Big Ten wrestling: Hawkeyes trail Penn State after Day 1
IOWA CITY, Ia. — Iowa finished the opening day of the Big Ten Wrestling Championships at the front of a three-team pack and on its way to topping the point total the Hawkeyes posted last year when they claimed a share of the conference crown.
That’s one side of the coin for the Hawkeyes.
The other: They’re leading the race for second with Penn State well out in front and on its way to a fifth league championship in six years.
The Nittany Lions piled up 133 points to finish the opening day 13 ahead of the winning number Iowa and Ohio State posted last year when they tied for the title. The Hawkeyes accumulated 106 to hold a six-point edge over third-place Ohio State. Nebraska is fourth with 97.5.
For the most part, Iowa did what Iowa was supposed to do Saturday, according to the seeds. A couple No. 3 seeds reached the finals, which canceled out a pair of No. 2 seeds falling short in the semis.
But wrestling to on-paper predictions wasn’t going to cut it coming in, and especially not after the on-mat performance Penn State displayed Saturday in Carver-Hawkeye Arena.
EARLIER DAY 1 TAKEAWAYS: Penn State, Iowa move to top at Big Ten wrestling meet
Six Nittany Lions reached the final round. Two notched pins in the semis. Another won by technical fall. Junior Jimmy Gulibon, who started the season ranked No. 1 in the country by one service and tumbled to a No. 8 seed after compiling a 10-8 regular-season record, broke out of his slump by reaching the finals at 141.
“That was big,” Penn State coach Cael Sanderson said. “You know it’s in him. … It’s great momentum for him going into the nationals. That’s what he needs. He’s a guy whose confidence soars when he’s having success. Maybe that’s a no-brainer, but when he’s confident, he’s tough to beat.”
So, too, are the Nittany Lions when they’re wrestling the way they were Saturday.
Iowa’s Thomas Gilman reached the NCAA semifinals last year. Penn State’s Nico Megaludis has been there in each of his three trips to the national tournament. Odds are, both will be wresting Friday night in Madison Square Garden with a title-bout ticket resting on the outcome.
By sight and sound, the start of Saturday night’s semifinal round felt seemed like an NCAA primer, a nine-minute time-warp trip two weeks into the future or 50 weeks into the past.
“Yeah, except the NCAA tournament doesn’t have 90-percent of your competitor’s fans,” Sanderson said. “But Nico is a guy who doesn’t hear anything. I know because I’ve tried to yell to him during matches before. That was a great match.”
Gilman and Megaludis traded escapes and fought to break down each other’s wall of defense until the second-ranked Iowa junior dropped in on a single-leg shot with a minute left in the third period. But getting to a leg is only a fraction of the battle against Megaludis.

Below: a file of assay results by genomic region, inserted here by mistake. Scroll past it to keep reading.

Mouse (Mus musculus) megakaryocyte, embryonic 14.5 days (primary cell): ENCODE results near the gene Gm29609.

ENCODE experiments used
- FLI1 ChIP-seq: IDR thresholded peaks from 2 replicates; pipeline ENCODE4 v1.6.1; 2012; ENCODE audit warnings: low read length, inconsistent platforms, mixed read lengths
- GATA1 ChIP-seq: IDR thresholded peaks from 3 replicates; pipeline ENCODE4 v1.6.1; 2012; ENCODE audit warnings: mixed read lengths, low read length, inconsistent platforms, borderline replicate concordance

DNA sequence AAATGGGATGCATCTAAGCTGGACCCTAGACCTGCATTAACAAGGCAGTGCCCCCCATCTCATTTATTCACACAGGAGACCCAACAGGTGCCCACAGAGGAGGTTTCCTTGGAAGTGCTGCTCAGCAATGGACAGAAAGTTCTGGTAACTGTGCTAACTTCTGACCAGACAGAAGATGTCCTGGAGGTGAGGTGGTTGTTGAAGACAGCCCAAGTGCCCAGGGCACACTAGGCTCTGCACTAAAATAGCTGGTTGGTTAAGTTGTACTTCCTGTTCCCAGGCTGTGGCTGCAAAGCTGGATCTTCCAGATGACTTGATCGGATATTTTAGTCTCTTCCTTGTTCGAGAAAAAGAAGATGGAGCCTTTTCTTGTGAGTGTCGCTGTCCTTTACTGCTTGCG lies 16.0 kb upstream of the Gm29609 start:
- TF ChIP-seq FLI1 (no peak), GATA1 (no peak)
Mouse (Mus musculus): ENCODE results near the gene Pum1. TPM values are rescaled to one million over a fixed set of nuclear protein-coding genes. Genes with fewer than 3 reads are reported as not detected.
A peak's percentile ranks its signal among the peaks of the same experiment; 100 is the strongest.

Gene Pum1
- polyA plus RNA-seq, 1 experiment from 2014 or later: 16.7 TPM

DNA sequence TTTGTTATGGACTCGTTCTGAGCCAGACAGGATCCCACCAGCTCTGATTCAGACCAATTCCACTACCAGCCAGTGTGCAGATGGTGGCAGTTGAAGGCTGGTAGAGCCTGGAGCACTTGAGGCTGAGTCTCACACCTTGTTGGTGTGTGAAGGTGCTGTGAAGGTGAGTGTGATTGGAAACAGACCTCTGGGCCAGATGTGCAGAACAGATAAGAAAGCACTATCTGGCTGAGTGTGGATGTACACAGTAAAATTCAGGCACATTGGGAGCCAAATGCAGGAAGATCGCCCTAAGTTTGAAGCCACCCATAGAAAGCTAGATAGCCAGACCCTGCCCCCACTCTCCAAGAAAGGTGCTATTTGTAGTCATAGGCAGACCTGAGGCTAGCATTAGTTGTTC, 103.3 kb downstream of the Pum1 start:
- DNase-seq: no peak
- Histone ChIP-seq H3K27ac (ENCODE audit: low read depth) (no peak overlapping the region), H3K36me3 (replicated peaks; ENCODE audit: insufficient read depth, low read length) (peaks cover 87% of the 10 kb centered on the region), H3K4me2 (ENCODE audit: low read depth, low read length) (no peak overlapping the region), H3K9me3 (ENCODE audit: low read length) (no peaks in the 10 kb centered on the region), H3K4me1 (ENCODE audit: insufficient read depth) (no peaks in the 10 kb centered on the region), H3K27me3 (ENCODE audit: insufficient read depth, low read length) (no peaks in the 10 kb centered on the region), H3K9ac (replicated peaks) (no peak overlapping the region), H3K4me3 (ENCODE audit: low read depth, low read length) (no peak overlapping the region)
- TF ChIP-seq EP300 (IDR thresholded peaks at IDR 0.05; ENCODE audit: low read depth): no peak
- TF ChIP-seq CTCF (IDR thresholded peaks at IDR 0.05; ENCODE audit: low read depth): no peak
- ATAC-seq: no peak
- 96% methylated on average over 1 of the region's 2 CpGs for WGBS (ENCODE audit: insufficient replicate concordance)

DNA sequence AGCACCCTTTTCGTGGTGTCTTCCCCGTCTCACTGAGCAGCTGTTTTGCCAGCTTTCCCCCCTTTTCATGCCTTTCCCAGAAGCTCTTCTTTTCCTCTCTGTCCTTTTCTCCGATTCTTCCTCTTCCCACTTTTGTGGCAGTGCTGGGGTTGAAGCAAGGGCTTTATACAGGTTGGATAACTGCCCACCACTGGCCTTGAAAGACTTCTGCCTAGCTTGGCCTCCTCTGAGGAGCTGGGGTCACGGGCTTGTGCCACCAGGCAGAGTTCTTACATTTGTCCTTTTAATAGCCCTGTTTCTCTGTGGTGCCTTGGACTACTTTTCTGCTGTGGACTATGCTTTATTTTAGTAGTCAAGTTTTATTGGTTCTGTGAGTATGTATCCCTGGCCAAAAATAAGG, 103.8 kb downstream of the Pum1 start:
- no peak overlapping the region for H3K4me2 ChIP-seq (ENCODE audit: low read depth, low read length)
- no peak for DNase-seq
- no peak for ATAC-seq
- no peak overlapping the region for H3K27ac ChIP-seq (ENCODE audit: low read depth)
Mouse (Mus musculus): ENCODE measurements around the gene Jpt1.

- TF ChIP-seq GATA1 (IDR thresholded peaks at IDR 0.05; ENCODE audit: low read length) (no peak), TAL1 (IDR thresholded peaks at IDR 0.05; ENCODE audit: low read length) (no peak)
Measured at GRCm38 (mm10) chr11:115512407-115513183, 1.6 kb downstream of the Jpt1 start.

The Gumby-like Penn State senior performed the splits and kept Gilman from corralling his far leg for the go-ahead takedown.
“He’s going to have to finish that single,” Iowa coach Tom Brands said. “And if he doesn’t, he’s going to have to get to it again and finish. That’s the key.”
After a scoreless overtime period, the two wrestlers traded escapes again in the 30-second tiebreaker sessions. Brands said it felt "like two heavyweights slugging it out and seeing which one blinked first."
Gilman went for broke with a front-headlock tilt try on the edge of the mat and opened himself up for the only offensive points of the match. Megaludis slipped into a takedown and claimed a 4-3 victory.
“It was not panic time and we, for some reason, did a move there that was very low percentage, very high risk — unless you’ve got that chin and you can step over and pin the guy,” Brands said. “Looking at it from my chair, I don’t know that that hold was there, and I think he would agree with that after talking to him.”
Making a point
It’s almost unfair the way Ohio State Kyle Snyder is picking on these big guys who outweigh him by dozens of pounds.
The reigning World champion piled up 50 more points Saturday while scoring a pair of technical falls at heavyweight. He’s averaging 24 points per match in his five bouts this year.
The toughest test yet, though, comes Sunday afternoon in the heavyweight championship when Snyder wrestles Michigan’s Adam Coon, a returning NCAA finalist.
The bout that created the college wrestling season’s biggest buzz is set for a Sunday afternoon rematch.
Penn State freshman Jason Nolf ripped through the top half of the 157-pound bracket Saturday, registering a pin and two technical falls to run his record to 28-0. His 21st victory of the year is the one that sparked the most online chatter.
In January, Nolf pinned returning Illinois sophomore Isaiah Martinez, handing the returning Big Ten and NCAA champion his only college defeat.
“When something like that happens, a lot of times guys want to go back to the drawing board and scrap everything,” said Martinez, who needed a last-minute takedown against Michigan’s Brian Murphy to uphold his half of the rematch with Nolf. “My problem is I wasn’t sticking to what I was good at and that showed. In matches where I’m winning close and I’m not looking like myself, it’s because I’m not doing the things I need to do and I’m kind of relying on God-given talent. To beat a guy who wants to win as bad as I do, it’s going to take a good game plan, a good strategy, focus and sticking to what I’m good at.
“In that match, I really didn’t have a plan going in. I didn’t underestimate him, because I knew how good he was. But it showed me I still have to prepare the right way and be the same way I was last year — a stone-cold killer — and have that level of focus. It’s hard to keep that when you win your first year and you go in and it looks like no one can really touch you. I guess I let that get to me a little bit, but now I’m on the right path and I feel very good about it going into our rematch.”